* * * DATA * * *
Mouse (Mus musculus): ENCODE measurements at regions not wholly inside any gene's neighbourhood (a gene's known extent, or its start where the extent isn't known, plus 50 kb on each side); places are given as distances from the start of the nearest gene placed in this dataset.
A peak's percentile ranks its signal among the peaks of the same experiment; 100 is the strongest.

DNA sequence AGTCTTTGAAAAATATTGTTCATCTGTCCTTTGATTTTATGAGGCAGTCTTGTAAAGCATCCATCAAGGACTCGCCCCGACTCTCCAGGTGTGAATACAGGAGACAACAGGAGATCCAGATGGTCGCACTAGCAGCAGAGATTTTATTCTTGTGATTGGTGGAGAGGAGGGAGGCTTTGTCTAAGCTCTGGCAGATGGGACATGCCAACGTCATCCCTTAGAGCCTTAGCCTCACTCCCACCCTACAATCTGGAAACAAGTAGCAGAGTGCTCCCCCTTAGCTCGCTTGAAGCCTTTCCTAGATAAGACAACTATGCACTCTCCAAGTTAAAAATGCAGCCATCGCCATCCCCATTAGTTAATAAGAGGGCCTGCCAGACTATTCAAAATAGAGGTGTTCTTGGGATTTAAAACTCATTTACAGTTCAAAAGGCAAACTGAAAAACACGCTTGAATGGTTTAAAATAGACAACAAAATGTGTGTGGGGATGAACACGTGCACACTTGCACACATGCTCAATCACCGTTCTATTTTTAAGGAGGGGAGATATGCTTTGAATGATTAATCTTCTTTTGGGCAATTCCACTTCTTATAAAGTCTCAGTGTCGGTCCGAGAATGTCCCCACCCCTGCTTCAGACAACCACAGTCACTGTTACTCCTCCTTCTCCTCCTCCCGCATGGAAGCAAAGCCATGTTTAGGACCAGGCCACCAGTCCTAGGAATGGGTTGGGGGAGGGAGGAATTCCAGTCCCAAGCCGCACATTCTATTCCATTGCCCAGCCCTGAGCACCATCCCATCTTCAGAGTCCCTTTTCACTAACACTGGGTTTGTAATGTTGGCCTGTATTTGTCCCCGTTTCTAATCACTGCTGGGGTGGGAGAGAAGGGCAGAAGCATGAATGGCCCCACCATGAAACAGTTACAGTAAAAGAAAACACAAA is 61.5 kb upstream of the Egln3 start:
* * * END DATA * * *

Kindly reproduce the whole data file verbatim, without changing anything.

Mouse (Mus musculus): ENCODE measurements at regions not wholly inside any gene's neighbourhood (a gene's known extent, or its start where the extent isn't known, plus 50 kb on each side); places are given as distances from the start of the nearest gene placed in this dataset.
A peak's percentile ranks its signal among the peaks of the same experiment; 100 is the strongest.

DNA sequence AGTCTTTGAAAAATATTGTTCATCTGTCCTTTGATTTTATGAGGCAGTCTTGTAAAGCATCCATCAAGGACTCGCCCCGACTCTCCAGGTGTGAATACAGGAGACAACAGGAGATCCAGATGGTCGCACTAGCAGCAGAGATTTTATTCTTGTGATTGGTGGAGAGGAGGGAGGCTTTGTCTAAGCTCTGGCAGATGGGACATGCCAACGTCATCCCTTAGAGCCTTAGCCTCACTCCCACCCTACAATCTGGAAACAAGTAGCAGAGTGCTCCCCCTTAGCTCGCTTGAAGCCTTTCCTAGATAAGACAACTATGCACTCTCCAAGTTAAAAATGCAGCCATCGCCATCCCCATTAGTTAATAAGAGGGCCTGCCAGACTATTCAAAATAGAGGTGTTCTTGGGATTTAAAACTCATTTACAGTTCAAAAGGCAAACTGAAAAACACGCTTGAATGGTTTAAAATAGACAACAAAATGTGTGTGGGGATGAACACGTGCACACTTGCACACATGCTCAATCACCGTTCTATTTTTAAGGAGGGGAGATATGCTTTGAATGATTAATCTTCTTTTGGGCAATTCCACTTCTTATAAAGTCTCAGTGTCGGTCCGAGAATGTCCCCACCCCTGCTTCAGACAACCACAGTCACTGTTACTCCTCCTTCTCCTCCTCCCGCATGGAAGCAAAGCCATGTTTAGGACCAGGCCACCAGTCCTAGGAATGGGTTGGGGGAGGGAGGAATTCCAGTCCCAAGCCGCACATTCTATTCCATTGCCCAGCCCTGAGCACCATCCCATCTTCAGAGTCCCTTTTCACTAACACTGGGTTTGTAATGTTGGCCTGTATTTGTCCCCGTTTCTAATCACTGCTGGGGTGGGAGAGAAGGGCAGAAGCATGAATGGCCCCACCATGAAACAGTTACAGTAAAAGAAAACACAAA is 61.5 kb upstream of the Egln3 start: